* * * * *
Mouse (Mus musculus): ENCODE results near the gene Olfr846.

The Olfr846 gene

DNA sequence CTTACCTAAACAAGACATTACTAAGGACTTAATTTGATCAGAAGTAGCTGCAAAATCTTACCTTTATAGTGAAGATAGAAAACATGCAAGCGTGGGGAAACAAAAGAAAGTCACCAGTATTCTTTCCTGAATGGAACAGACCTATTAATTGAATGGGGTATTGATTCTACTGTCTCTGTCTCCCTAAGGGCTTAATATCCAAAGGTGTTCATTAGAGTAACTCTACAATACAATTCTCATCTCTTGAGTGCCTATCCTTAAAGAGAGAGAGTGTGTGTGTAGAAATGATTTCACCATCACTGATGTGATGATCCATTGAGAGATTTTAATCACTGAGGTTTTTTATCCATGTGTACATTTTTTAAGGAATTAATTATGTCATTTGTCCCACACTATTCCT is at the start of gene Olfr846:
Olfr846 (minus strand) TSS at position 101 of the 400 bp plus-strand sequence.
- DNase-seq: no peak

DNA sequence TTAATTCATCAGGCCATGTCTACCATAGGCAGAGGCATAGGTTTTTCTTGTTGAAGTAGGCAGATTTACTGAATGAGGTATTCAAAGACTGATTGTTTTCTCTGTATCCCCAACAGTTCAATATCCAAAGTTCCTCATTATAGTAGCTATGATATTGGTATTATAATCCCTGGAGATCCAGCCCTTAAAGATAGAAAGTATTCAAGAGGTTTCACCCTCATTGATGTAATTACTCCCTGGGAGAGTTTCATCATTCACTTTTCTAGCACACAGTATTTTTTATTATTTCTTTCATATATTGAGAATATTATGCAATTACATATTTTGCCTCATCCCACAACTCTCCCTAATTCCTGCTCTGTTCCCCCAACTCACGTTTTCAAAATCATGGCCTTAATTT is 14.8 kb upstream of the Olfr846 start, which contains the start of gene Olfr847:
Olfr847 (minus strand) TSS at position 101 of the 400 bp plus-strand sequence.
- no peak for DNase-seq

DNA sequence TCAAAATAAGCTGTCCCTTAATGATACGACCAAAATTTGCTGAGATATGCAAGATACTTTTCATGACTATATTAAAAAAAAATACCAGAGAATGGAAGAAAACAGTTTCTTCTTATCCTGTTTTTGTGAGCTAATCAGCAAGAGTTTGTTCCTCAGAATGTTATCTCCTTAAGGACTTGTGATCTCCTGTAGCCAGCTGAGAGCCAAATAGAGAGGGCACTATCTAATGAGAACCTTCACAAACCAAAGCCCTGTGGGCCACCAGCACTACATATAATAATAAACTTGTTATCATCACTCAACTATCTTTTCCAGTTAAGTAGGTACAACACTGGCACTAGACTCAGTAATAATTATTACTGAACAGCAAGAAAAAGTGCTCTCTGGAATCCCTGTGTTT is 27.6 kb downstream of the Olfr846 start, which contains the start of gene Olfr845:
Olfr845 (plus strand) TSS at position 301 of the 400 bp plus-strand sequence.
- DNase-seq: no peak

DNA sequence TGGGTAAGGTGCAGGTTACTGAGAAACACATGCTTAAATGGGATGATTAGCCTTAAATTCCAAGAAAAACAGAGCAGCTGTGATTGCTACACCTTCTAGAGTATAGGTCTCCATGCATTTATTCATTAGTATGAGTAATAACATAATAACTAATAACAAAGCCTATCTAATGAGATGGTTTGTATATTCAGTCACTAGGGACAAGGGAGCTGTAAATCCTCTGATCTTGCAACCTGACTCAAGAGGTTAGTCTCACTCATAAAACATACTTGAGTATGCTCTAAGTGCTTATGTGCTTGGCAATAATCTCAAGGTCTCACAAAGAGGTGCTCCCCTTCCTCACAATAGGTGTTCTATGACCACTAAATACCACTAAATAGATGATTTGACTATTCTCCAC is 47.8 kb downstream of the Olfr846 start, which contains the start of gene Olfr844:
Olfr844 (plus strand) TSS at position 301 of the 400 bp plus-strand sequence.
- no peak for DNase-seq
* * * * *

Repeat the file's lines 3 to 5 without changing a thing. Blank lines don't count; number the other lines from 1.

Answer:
DNA sequence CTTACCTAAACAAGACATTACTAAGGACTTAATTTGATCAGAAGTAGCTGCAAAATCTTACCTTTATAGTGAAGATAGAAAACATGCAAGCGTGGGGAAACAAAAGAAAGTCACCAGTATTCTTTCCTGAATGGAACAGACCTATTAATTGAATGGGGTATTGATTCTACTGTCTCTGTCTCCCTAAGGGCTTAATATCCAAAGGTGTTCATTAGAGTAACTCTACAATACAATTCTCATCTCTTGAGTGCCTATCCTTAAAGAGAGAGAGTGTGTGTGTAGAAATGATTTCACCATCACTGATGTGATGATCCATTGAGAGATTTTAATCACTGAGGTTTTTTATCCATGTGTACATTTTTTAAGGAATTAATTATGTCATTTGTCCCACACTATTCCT is at the start of gene Olfr846:
Olfr846 (minus strand) TSS at position 101 of the 400 bp plus-strand sequence.
- DNase-seq: no peak